Use old hay bales to build children a small play fort. Simply stack the used hay bales on top of each other to form walls.
Drive a length of rebar through the bales to secure them in place. Place a few extra bales inside of the fort so the children can use them for seating or play tables.
The children can use old blankets, sheets and towels to cover the bales and decorate their "furniture" Encourage them to use their imaginations when choosing items to decorate their new fort. If the fort is in a location that receives a lot of sun, drape a tarp over it to provide shade for the children while they play.
Protect Areas from Water Runoff
Build a low wall to protect low-lying areas from water run off or flooding or place them in front of doorways to prevent heavy rains and flood waters from entering a building.
Stack hay bales to form a wall around your garden to help keep certain animals--such as rabbits and squirrels--from entering. This can also work well with overly curious dogs that like to dig in the garden.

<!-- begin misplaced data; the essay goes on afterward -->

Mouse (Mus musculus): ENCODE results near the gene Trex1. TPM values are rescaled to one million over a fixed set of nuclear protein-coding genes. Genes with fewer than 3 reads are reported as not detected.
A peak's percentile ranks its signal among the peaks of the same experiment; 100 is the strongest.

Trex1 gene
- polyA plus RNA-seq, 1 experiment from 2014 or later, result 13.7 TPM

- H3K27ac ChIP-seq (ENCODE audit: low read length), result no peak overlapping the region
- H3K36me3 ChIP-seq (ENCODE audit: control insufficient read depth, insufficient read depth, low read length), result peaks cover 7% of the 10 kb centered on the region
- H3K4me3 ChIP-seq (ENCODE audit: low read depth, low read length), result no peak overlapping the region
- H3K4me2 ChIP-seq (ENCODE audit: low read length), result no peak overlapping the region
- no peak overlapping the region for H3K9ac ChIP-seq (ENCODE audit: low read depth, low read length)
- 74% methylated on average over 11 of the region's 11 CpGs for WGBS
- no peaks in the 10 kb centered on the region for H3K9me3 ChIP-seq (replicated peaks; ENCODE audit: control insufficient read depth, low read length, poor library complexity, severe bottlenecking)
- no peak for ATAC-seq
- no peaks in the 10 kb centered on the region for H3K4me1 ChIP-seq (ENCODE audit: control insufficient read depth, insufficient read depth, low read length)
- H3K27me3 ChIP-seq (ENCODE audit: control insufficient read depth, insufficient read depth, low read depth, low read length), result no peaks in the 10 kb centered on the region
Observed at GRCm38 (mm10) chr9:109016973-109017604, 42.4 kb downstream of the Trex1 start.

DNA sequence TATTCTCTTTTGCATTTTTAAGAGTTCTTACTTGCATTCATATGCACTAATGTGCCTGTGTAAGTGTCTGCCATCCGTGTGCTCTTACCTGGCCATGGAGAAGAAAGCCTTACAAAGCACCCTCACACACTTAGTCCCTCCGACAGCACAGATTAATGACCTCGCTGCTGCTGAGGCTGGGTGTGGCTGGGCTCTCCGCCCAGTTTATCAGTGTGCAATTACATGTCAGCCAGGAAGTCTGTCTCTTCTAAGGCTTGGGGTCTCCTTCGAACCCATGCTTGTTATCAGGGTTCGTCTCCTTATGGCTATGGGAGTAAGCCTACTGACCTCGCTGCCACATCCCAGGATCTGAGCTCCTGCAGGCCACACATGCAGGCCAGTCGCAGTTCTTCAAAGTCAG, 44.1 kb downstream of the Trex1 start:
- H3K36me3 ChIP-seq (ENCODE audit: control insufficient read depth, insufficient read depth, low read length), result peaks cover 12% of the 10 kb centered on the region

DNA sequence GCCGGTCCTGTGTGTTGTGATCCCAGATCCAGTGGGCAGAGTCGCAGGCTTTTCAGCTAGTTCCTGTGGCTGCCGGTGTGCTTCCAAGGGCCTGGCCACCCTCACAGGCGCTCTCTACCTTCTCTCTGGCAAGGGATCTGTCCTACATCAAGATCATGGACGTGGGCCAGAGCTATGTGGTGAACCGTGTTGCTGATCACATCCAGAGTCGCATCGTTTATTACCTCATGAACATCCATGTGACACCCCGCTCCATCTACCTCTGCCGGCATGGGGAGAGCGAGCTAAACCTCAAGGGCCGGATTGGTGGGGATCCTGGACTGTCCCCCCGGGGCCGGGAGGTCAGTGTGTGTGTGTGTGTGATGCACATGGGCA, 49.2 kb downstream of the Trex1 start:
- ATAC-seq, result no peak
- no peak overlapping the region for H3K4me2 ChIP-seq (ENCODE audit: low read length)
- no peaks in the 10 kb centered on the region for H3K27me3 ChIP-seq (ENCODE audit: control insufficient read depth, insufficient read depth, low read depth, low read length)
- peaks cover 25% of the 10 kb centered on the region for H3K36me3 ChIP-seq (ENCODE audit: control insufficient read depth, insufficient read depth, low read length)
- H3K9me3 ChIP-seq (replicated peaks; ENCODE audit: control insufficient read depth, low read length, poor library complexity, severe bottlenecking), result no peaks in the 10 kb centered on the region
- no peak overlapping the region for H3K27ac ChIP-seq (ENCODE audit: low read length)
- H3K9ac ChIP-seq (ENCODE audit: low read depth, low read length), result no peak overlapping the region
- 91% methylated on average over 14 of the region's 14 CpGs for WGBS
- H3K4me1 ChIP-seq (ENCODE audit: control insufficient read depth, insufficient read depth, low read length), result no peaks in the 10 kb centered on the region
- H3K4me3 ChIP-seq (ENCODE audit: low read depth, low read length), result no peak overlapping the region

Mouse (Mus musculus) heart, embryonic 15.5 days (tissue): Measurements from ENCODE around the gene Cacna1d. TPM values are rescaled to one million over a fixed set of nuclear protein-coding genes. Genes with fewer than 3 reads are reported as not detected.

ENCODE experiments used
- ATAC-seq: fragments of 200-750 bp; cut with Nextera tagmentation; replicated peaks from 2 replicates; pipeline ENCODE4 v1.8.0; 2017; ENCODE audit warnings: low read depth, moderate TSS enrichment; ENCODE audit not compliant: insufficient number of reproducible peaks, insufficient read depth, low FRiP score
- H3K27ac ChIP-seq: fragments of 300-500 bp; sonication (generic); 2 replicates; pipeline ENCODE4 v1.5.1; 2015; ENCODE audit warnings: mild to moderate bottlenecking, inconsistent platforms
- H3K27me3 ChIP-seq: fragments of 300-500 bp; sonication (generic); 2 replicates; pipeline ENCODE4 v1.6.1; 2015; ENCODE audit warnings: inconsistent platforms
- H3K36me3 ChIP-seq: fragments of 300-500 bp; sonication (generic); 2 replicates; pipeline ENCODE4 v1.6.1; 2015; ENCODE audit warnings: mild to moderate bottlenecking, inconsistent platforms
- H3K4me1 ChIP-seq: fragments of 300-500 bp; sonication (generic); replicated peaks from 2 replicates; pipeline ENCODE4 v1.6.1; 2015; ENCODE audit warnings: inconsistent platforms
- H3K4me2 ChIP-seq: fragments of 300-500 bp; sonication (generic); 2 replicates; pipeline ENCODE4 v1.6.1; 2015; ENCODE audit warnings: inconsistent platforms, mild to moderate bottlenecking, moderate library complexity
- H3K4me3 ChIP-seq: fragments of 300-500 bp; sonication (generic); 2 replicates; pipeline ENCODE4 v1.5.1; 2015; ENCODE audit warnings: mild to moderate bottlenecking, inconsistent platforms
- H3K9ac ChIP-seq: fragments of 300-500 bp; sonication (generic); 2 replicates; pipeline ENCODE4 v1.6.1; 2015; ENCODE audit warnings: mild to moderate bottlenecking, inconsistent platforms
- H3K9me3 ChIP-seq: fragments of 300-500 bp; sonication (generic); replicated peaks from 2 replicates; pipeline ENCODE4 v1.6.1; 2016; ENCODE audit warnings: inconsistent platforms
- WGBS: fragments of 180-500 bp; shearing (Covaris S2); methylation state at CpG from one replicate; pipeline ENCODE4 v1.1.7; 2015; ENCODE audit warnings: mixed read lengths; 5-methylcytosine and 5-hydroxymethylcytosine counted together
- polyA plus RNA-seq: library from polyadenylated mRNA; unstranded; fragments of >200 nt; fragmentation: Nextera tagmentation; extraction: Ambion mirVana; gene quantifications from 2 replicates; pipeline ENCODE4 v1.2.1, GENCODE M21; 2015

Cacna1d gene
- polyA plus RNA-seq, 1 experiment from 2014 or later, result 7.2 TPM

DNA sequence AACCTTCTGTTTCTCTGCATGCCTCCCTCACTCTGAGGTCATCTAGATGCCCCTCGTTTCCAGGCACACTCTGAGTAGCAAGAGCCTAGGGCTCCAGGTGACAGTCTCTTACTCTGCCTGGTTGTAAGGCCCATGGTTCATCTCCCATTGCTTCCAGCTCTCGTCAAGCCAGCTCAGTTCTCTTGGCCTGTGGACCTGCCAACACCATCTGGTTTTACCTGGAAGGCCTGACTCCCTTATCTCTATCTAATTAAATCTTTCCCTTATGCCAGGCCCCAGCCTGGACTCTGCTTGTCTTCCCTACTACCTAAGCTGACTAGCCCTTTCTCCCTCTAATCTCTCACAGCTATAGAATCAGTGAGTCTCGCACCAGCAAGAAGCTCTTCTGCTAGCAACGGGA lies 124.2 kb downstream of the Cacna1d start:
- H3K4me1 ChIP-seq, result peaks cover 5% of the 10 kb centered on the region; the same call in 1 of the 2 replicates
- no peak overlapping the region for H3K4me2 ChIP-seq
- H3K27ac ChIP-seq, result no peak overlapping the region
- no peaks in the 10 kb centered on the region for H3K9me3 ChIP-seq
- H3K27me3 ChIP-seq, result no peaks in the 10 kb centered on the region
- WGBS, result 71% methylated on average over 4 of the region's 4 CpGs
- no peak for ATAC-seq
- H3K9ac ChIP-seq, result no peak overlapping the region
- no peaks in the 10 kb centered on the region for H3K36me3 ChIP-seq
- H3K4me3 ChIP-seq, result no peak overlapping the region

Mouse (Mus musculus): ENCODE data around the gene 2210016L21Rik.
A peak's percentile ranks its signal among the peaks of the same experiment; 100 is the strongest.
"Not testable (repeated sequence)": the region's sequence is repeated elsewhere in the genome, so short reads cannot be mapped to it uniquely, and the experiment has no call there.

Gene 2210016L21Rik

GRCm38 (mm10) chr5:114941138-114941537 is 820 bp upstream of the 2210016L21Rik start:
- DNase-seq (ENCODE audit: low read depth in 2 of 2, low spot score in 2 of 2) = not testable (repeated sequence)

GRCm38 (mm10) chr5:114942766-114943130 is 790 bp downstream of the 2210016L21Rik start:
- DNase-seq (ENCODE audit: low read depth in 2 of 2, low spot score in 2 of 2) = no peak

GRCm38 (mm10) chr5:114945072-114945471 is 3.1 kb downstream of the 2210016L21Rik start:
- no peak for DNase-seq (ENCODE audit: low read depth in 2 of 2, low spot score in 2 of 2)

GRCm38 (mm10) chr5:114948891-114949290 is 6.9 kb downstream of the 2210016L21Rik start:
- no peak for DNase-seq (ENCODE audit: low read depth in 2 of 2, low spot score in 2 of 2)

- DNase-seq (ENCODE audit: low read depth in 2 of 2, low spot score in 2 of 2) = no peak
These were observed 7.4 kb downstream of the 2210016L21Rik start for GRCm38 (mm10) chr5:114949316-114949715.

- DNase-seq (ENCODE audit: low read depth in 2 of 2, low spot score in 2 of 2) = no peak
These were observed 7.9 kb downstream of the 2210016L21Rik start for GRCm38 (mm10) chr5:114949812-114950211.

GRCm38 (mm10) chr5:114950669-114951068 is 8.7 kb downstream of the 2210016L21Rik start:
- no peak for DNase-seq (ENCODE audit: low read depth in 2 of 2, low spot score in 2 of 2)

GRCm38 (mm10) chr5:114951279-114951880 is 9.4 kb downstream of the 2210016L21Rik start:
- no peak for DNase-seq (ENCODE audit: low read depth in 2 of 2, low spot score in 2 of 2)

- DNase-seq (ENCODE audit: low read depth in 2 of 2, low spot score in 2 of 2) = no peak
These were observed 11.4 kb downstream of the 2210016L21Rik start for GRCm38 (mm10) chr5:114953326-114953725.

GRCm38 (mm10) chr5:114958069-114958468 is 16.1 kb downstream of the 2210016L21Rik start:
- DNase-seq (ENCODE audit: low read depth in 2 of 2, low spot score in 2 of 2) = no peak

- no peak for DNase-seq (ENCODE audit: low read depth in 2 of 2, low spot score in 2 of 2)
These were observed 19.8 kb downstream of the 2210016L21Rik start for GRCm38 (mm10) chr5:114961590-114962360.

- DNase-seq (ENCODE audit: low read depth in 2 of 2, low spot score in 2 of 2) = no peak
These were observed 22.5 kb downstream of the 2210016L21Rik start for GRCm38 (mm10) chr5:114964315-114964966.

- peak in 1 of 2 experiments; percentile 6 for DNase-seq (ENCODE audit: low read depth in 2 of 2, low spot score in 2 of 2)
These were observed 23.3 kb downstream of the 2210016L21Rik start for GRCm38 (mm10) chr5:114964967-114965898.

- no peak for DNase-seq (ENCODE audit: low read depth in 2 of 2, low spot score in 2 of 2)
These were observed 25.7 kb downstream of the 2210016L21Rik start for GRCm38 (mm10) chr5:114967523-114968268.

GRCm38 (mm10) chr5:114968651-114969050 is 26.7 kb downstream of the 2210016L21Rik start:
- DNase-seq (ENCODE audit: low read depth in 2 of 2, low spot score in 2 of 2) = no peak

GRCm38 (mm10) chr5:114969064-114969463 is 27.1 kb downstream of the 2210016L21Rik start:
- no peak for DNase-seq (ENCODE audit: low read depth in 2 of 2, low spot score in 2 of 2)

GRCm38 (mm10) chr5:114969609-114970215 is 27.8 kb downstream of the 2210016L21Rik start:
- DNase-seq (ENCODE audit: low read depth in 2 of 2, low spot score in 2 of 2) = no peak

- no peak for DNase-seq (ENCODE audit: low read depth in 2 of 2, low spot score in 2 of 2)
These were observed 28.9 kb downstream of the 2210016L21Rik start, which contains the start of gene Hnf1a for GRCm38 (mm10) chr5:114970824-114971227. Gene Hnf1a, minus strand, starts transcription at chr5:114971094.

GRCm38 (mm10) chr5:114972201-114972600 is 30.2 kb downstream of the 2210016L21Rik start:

Make sure to leave a section open so you can access the garden. To close the garden off, stack extra bales in front of the opening.
Planting and Composting
Dismantle the used bale and spread it over the soil in your garden for an eco-friendly mulch. Till the hay into the soil after the fall harvest, which will add organic material to the soil as it decomposes throughout the winter months.
Hay bales can also be used as planters. Cut a hole into the bale and add potting soil and compost to the hole and plant flowers or shallow rooted vegetables.
You can grow tomatoes and potatoes in old hay bales without using any soil. The roots weave through the hay and get their nutrients from the decomposing material.
The hay keeps the roots insulated and retains the moisture the plants require. Add hay from old hay bales to your compost pile.
Tear the bales apart and mix the hay into the pile so it decomposes quicker.